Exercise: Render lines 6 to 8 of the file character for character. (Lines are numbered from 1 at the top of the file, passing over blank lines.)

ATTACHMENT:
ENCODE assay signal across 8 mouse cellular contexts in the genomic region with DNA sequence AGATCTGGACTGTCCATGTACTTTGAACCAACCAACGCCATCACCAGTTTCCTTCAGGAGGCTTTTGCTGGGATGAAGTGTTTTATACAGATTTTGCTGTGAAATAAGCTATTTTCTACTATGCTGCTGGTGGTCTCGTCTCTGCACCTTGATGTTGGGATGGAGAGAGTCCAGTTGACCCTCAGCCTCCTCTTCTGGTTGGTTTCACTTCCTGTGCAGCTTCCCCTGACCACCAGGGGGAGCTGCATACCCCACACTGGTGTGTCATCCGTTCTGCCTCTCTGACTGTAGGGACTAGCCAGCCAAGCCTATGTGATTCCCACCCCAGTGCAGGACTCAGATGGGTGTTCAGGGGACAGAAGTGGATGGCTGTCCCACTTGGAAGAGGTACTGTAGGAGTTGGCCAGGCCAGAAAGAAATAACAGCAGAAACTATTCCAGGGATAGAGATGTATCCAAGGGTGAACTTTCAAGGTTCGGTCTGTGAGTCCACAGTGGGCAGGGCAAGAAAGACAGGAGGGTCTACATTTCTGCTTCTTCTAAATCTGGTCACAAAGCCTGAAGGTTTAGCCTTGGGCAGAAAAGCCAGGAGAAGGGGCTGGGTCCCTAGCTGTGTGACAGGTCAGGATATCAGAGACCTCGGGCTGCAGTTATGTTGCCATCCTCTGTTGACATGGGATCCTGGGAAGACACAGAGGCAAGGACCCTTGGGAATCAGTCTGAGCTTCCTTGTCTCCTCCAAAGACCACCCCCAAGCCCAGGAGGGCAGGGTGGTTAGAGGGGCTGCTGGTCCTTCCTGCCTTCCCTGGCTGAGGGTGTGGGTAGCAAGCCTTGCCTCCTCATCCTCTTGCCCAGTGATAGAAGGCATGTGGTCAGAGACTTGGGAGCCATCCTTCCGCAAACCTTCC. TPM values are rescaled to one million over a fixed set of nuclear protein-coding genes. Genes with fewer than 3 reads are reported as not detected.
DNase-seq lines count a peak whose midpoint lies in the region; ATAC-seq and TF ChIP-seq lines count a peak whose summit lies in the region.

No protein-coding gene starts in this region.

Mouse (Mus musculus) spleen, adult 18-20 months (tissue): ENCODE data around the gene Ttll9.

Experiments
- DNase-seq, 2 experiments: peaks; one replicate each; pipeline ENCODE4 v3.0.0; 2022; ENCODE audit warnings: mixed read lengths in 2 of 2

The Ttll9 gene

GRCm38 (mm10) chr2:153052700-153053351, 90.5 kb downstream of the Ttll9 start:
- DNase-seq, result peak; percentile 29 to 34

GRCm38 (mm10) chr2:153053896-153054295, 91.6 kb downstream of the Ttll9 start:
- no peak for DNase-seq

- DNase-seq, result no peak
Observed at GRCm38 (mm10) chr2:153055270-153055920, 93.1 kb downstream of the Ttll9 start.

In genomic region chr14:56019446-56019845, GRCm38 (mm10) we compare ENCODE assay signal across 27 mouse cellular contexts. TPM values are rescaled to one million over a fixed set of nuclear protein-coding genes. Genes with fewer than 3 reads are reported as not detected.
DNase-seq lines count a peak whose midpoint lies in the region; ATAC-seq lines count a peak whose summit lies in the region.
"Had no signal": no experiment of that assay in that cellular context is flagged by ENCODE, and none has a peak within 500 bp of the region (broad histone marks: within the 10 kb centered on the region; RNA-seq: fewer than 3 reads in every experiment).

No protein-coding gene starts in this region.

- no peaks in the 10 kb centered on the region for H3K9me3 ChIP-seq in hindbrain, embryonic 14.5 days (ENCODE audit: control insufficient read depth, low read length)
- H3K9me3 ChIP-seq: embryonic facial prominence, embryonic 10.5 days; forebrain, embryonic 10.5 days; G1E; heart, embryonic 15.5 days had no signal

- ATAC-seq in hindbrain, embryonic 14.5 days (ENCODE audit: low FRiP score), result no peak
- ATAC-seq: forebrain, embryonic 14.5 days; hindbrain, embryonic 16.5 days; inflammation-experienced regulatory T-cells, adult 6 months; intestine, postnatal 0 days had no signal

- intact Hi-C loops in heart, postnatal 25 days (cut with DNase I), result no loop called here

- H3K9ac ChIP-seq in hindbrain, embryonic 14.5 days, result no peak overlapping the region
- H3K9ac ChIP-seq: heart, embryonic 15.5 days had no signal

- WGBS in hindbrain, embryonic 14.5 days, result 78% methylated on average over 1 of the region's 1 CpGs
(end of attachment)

- DNase-seq, 2 experiments: peaks; one replicate each; pipeline ENCODE4 v3.0.0; 2022; ENCODE audit warnings: mixed read lengths in 2 of 2

The Ttll9 gene

GRCm38 (mm10) chr2:153052700-153053351, 90.5 kb downstream of the Ttll9 start: